This is an article about Lord Justice Sir Peter Coulson. He is a well known figure associated with the construction Adjudication process having worked as a barrister and a judge in the Technology and Construction courts and published a book on Adjudication.
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So this is just a mini biography on Lord Justice Sir Peter Coulson concentrating on his education and career.
He was born Peter David William Coulson 31 March 1958. He was educated at Lord Wandsworth College in Hampshire where he was a foundationer.
Coulson read English Literature and Law at the University of Keele in Staffordshire.
He formally qualified as a barrister (was called to the bar) at Gray’s Inn in 1982.
After joining Keating chambers in 1983 he over 20 years working as a barrister at the Construction and Commercial Bar, taking Silk (which means being appointed a Queens counsel) in 2001.
Coulson became a part-time judge (a Recorder) in 2002.
He was appointed as senior circuit court judge to the Technology and Construction Court, in 2004 and Master of the Bench by Gray’s in 2006.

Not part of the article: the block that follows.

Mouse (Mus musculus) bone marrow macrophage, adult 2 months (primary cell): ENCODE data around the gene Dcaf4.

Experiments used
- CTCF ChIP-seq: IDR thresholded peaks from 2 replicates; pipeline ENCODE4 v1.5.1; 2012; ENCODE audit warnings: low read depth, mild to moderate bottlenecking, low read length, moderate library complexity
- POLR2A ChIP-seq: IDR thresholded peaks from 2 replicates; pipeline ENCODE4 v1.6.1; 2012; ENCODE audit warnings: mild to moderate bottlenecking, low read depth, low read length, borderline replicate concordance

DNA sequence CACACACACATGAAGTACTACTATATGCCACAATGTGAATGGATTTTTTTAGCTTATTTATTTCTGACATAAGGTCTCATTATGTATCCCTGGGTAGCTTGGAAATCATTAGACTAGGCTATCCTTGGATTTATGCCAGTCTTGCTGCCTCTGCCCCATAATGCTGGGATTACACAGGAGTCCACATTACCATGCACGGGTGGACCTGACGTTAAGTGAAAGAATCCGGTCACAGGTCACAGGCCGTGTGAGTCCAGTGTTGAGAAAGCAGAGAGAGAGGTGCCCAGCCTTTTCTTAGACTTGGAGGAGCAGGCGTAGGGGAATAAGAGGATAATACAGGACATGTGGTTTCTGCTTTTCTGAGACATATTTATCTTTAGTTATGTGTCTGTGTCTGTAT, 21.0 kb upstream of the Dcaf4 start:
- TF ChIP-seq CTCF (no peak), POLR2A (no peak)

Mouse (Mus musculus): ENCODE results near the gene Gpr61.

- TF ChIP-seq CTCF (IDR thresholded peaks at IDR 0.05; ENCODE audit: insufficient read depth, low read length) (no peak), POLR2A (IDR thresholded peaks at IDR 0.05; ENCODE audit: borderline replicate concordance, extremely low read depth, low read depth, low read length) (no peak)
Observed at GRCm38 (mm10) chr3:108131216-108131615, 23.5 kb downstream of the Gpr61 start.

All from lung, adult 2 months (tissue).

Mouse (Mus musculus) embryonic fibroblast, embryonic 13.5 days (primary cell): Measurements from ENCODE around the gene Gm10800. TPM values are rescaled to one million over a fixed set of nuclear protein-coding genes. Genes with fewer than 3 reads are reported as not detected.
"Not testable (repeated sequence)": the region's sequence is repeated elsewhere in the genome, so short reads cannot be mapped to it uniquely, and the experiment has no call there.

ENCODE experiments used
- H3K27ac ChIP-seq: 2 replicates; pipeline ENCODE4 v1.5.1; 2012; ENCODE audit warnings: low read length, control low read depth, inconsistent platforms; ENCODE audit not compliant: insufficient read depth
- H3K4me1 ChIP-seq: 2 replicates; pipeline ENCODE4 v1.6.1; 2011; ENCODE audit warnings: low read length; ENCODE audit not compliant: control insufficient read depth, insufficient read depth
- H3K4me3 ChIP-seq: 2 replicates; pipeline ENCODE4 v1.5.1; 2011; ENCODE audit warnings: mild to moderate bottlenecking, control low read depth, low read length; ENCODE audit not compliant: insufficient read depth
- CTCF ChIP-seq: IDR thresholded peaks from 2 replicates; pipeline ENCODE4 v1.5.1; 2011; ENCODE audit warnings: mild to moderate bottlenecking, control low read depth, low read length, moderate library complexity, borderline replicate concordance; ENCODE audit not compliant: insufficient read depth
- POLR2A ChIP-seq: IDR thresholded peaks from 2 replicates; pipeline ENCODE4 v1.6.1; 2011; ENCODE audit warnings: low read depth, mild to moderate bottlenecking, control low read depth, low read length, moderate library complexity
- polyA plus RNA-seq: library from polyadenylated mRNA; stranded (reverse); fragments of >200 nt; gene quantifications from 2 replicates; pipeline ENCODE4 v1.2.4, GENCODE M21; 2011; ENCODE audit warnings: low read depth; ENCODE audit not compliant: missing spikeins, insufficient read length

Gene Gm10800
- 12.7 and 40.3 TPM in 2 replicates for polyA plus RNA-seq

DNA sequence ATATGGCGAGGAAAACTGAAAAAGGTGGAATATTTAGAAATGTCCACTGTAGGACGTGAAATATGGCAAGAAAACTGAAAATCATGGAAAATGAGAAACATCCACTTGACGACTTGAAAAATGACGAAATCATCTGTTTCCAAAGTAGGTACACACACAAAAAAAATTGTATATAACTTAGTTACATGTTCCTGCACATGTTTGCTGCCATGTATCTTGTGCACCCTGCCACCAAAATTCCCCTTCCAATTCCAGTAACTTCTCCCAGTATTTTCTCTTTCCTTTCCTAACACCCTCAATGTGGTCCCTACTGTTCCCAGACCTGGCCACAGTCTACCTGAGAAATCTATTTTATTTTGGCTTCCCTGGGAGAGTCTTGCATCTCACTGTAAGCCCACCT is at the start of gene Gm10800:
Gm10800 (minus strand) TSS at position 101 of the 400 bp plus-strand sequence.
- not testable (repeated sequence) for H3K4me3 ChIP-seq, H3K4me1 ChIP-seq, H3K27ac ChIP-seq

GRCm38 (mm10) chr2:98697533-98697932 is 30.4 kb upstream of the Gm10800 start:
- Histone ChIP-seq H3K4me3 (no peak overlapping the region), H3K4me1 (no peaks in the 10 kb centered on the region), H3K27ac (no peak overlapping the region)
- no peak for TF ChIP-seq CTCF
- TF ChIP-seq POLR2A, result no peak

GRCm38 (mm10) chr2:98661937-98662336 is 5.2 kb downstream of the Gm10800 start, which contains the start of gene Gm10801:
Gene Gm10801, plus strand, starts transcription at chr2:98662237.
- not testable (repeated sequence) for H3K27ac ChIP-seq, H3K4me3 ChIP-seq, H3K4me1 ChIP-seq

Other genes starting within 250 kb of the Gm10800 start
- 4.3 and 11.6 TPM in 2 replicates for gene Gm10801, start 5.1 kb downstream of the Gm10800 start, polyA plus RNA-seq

Coulson was appointed a judge of the High Court of Justice (Queen’s Bench Division, Now Kings Bench Division) in the Technology & Construction Court from 2008 until 2018.
In 2018 the was appointed to the Court of Appeal.
Coulson wrote ‘Coulson on Construction Adjudication‘ which at the time of writing was on its fourth addition published in 2018. Because he left the Technology & Construction Court in 2018 we are guessing (perhaps incorrectly) that this would be the last edition ?
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We thought we would briefly cover Lord Justice Sir Peter Coulson as he is a name that pops up frequently in Adjudication cases.
And of course he would, being a circuit and high court judge in the Technology and Construction Court from 2004-2018 and having published a well known book on Adjudication. If there is anyone that knows adjudication its going to be him.
Its interesting to look at the career of a Court of Appeal Judge from school to their present position very close to the top of the Legal profession. Coulson’s career contrasts nicely with Robert Fendwick Elliot who entered private practice as a solicitor instead of becoming a judge. However their paths must have intersected frequently.